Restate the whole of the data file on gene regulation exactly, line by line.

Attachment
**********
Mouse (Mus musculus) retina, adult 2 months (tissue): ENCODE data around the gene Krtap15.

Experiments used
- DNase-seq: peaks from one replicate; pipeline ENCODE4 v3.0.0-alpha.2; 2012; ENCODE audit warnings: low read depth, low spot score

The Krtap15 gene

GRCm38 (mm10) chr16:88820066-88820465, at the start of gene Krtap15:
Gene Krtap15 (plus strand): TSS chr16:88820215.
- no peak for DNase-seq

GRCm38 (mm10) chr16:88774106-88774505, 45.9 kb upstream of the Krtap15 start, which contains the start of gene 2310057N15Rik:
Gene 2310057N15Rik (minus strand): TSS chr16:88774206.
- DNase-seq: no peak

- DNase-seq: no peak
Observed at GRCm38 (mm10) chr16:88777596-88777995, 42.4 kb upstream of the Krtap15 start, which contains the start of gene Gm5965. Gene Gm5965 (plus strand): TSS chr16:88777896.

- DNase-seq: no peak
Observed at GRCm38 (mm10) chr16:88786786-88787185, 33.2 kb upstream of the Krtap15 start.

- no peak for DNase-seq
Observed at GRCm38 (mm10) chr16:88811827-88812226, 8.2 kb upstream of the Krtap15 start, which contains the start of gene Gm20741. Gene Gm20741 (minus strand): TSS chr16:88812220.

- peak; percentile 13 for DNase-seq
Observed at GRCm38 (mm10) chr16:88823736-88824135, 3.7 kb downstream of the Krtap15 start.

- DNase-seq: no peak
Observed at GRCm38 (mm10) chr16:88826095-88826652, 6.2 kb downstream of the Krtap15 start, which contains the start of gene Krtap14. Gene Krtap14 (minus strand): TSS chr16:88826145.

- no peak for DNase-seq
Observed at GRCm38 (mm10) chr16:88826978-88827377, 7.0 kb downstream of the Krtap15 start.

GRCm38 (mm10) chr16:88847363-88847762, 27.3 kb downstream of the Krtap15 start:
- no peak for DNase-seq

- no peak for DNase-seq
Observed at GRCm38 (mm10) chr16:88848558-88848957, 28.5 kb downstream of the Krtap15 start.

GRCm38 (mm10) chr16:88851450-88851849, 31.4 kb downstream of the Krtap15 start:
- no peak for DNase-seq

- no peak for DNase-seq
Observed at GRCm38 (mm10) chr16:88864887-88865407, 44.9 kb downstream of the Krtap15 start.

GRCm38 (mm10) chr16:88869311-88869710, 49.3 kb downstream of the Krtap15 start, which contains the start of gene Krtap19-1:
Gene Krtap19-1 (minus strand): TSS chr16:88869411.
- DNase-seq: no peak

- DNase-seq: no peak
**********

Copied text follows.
Mouse (Mus musculus) retina, adult 2 months (tissue): ENCODE data around the gene Krtap15.

Experiments used
- DNase-seq: peaks from one replicate; pipeline ENCODE4 v3.0.0-alpha.2; 2012; ENCODE audit warnings: low read depth, low spot score

The Krtap15 gene

GRCm38 (mm10) chr16:88820066-88820465, at the start of gene Krtap15:
Gene Krtap15 (plus strand): TSS chr16:88820215.
- no peak for DNase-seq

GRCm38 (mm10) chr16:88774106-88774505, 45.9 kb upstream of the Krtap15 start, which contains the start of gene 2310057N15Rik:
Gene 2310057N15Rik (minus strand): TSS chr16:88774206.
- DNase-seq: no peak

- DNase-seq: no peak
Observed at GRCm38 (mm10) chr16:88777596-88777995, 42.4 kb upstream of the Krtap15 start, which contains the start of gene Gm5965. Gene Gm5965 (plus strand): TSS chr16:88777896.

- DNase-seq: no peak
Observed at GRCm38 (mm10) chr16:88786786-88787185, 33.2 kb upstream of the Krtap15 start.

- no peak for DNase-seq
Observed at GRCm38 (mm10) chr16:88811827-88812226, 8.2 kb upstream of the Krtap15 start, which contains the start of gene Gm20741. Gene Gm20741 (minus strand): TSS chr16:88812220.

- peak; percentile 13 for DNase-seq
Observed at GRCm38 (mm10) chr16:88823736-88824135, 3.7 kb downstream of the Krtap15 start.

- DNase-seq: no peak
Observed at GRCm38 (mm10) chr16:88826095-88826652, 6.2 kb downstream of the Krtap15 start, which contains the start of gene Krtap14. Gene Krtap14 (minus strand): TSS chr16:88826145.

- no peak for DNase-seq
Observed at GRCm38 (mm10) chr16:88826978-88827377, 7.0 kb downstream of the Krtap15 start.

GRCm38 (mm10) chr16:88847363-88847762, 27.3 kb downstream of the Krtap15 start:
- no peak for DNase-seq

- no peak for DNase-seq
Observed at GRCm38 (mm10) chr16:88848558-88848957, 28.5 kb downstream of the Krtap15 start.

GRCm38 (mm10) chr16:88851450-88851849, 31.4 kb downstream of the Krtap15 start:
- no peak for DNase-seq

- no peak for DNase-seq
Observed at GRCm38 (mm10) chr16:88864887-88865407, 44.9 kb downstream of the Krtap15 start.

GRCm38 (mm10) chr16:88869311-88869710, 49.3 kb downstream of the Krtap15 start, which contains the start of gene Krtap19-1:
Gene Krtap19-1 (minus strand): TSS chr16:88869411.
- DNase-seq: no peak

- DNase-seq: no peak